Tuesday, April 3, 2012

Pacer Report

Saturday was a completely different kind of incredible than anything else I've ever been around. It was the 18th installment of the Umstead 100 Ultra Endurance event.  Anyone who would run 100 miles on trails has a completely different mindset and environment than anything I have ever seen before.  These ultra trail junkies are a different breed.  It's fascinating.  Runners at the Umstead 100 complete 8 laps of 12.5 miles each for a total of 100 miles. Since that can get boring, they can pick up pacers at 50 miles for company and motivation.  The race starts at 6 am, I got there about 4:15 pm and met Tammy Massie at 5:30 as she hit the 50 mile mark, I paced her for 2 laps.
Me at home before heading out to Umstead

First I want to address the mentality of people who run these trail hundreds.  They have to be very determined, enjoy pain, and have a high tolerance for sleep deprivation.  You don't have to be fast.  Fast is bad out there.  Nobody attempts to run the entire thing.  It's walk or slow jog the whole way.  There are still fast people out there, but as Tammy says, she "prefers to enjoy life".  The race starts at 6 am, before the sun comes up.  So then while you are racing, the sun comes up, then it goes back down again, then it comes back up again, then you finish the race.  It gets hot, then it gets cold, then when it starts to get hot again, you finish.  This race has a 30 hour time limit, and she's finished it in 24, 25, 27, 28, and 29 hours.  I thought she was going to get her 26 hour finish this time, but it ended up being 28:45 instead.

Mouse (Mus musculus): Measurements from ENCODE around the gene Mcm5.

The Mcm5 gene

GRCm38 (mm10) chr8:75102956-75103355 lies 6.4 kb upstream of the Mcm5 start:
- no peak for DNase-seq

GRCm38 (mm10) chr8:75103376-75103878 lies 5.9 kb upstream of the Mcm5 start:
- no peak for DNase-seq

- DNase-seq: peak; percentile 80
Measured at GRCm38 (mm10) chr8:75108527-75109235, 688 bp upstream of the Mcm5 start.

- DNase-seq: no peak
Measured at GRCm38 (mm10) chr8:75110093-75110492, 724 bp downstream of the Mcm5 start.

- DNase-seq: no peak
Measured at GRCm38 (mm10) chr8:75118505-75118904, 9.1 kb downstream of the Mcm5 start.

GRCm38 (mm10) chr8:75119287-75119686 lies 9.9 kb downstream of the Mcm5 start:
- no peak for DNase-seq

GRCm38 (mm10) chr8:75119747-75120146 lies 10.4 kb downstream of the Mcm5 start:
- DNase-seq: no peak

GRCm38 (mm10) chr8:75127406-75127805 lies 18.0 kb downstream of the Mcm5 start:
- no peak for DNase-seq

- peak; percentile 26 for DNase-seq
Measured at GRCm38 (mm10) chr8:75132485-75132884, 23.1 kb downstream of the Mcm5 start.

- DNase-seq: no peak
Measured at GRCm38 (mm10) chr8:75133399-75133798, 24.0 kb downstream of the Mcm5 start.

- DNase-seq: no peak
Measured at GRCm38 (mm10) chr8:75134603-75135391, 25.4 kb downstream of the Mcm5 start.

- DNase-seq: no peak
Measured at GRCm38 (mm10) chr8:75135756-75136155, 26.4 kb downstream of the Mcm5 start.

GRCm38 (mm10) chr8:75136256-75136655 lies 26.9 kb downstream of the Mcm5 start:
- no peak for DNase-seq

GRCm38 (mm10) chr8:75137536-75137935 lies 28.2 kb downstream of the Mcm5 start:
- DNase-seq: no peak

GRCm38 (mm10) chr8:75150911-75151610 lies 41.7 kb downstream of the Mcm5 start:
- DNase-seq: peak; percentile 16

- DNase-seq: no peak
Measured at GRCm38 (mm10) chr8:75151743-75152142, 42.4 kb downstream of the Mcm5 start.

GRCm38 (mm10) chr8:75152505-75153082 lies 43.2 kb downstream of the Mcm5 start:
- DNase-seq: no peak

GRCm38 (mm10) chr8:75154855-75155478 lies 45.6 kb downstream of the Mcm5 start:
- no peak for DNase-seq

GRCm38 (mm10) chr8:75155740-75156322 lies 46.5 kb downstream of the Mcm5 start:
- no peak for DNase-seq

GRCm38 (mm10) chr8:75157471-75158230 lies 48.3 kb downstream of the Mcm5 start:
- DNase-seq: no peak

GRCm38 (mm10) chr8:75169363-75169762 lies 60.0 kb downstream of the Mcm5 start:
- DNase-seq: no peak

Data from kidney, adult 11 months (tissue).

I can't imagine the mentality of a race taking 2 hours longer than you expect and still being happy with it.  Well, maybe Ironman.  I also can't imagine running in circles for 28 hours straight.